Friday, 13 August 2010
East of Eden by John Steinbeck
I must have a lot of faith in Steinbeck. I have brought three of his books despite never having read any of his novels, normally I give an author a try once before buying their other books but I was convinced somehow that I would get on with Steinbeck's writing. I could have started with the much shorter Of Mice and Men but on this occasion I decided to jump straight in with the 600+ pages of East of Eden after being convinced by readers of this blog.
East of Eden follows two families; the Trasks and (to a lesser degree) the Hamiltons over three generations. This is an epic book that effectively tells the story of the families while also throwing up philosophical discussions and comments on human nature without being patronising.
I learn one piece of parenting advice from this book though, 'treat all your children equally or one of them will likely turn out to be a bad'un'.
What I wasn't expecting from this book was how easy it was to read. I don't know why but for some reason I expected to somehow have to work at the text but after a couple of chapters (which were hard to get into) I read through this book very quickly and found it quite a page turner. Steinbeck even left some cliffhangers at the end of some chapters leaving me to think 'Oh OK just one more chapter then'. Lets face it; there's nothing like a good family saga to keep a reader interested ;)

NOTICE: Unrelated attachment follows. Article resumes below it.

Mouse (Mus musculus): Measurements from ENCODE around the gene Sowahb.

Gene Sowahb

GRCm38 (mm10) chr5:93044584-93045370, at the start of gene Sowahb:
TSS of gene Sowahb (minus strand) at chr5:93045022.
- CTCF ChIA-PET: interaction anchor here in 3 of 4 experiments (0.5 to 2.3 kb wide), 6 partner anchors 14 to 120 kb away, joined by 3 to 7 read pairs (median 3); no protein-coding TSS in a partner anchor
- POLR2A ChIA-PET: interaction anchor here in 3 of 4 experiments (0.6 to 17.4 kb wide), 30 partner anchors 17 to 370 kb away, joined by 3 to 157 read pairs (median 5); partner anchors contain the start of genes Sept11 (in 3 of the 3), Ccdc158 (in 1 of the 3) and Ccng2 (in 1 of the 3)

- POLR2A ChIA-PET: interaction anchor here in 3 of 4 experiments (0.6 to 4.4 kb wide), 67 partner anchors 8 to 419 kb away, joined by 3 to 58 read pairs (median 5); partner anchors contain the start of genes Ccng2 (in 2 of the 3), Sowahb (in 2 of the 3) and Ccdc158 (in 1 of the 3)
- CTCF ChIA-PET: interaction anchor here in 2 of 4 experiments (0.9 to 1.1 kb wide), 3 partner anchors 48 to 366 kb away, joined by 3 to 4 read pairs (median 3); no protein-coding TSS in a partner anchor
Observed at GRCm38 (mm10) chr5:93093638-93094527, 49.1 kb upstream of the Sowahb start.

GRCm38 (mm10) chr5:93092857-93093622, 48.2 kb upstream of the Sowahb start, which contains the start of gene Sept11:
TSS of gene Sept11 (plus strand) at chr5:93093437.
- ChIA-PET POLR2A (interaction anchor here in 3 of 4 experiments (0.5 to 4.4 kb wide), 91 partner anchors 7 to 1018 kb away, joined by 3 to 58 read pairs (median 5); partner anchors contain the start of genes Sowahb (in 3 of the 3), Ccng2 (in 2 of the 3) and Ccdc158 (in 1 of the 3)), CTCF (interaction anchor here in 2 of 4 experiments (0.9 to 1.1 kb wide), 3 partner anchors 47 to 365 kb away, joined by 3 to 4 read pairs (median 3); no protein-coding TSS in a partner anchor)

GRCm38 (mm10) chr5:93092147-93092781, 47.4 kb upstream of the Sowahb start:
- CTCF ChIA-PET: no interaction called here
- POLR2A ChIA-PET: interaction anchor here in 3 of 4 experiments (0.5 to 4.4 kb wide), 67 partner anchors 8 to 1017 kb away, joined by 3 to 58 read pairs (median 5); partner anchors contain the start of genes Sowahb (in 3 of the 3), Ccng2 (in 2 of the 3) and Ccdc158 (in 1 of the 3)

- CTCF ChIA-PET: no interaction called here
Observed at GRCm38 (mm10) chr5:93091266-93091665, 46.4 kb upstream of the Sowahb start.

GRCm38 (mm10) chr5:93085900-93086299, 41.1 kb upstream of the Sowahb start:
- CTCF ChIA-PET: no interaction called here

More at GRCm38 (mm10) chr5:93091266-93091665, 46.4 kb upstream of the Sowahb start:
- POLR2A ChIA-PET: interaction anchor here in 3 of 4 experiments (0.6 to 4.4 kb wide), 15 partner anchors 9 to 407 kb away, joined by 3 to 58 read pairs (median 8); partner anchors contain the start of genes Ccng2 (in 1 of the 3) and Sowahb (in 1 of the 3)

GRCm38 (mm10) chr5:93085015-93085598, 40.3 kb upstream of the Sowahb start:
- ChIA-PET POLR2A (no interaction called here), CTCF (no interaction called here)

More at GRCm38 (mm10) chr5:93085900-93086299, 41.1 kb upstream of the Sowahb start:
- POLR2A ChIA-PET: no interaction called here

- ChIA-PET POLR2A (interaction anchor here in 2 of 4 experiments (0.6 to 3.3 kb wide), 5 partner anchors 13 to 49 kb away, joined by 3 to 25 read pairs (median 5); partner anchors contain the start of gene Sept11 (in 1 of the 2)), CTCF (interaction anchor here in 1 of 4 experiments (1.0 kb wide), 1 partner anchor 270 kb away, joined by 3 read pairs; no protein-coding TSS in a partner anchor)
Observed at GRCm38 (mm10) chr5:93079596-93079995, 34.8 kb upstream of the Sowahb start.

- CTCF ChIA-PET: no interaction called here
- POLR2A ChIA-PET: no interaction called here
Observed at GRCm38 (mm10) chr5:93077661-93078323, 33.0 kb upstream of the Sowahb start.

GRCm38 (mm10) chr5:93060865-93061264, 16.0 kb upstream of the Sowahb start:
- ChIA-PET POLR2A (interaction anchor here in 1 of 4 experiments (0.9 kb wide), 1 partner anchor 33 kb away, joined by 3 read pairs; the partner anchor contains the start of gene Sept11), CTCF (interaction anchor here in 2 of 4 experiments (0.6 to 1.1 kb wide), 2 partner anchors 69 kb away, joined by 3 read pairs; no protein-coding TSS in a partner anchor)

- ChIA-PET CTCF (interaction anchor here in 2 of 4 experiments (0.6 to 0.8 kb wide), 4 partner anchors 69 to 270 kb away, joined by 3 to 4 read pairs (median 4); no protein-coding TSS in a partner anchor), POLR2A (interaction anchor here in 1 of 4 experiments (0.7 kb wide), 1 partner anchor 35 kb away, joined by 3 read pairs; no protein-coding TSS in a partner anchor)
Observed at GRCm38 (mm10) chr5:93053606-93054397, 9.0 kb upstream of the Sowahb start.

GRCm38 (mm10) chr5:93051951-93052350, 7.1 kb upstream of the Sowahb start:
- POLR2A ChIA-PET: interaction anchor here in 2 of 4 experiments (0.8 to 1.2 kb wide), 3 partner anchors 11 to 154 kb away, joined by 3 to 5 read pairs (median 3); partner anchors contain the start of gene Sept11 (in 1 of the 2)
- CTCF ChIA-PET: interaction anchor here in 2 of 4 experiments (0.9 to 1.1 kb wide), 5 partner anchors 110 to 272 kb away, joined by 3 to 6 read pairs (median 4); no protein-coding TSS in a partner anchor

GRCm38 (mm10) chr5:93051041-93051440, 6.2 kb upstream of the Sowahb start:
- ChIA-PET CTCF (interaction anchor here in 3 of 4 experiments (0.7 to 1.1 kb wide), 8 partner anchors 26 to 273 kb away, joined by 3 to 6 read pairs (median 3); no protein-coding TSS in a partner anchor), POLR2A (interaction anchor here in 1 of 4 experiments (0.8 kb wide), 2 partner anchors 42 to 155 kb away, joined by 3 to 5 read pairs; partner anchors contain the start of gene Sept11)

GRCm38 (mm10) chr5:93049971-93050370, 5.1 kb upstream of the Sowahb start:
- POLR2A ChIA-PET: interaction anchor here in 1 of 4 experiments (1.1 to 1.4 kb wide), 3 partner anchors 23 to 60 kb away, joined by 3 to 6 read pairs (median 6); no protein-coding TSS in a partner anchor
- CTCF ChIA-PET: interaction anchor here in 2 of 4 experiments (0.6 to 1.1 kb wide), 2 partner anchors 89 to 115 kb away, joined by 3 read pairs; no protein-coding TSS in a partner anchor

Of course there is plenty of other stuff within East of Eden's pages including man's struggle with both good and evil, where evil really stems from and the knock on effect of choices we make today. All the characters are flawed in their way (even the seemingly good and pure ones) and are three dimensional. The only exception to this is the character of Cathy Trask who is pure evil personified but whom I enjoyed reading about (almost like I couldn't look away.) Cathy's son Cal is probably the most complex character in the book as he struggles the most with his inner demons and he was also the character which I was most behind. Cal is flawed and is capable of being cruel when he wants to be but at the same time capable of great acts of kindness, perhaps because of this I wanted him out of everyone to choose to be a better man.
The Hamilton family is used to good effect as a contrast to the Trask Family and Steinbeck was also able to weave his own personal family history into the book through the Hamiltons. Like all epic stories told over generations there are the usual marriages, births and deaths and the dreaded sense that history can repeat itself. One of my favourite moments from the book is when Cal faces his mother and says "I don't have to be you." Wonderful stuff.
Would I recommend it? Oh yes – its 600 pages but it never drags and will give you plenty to think about.
Posted by Jess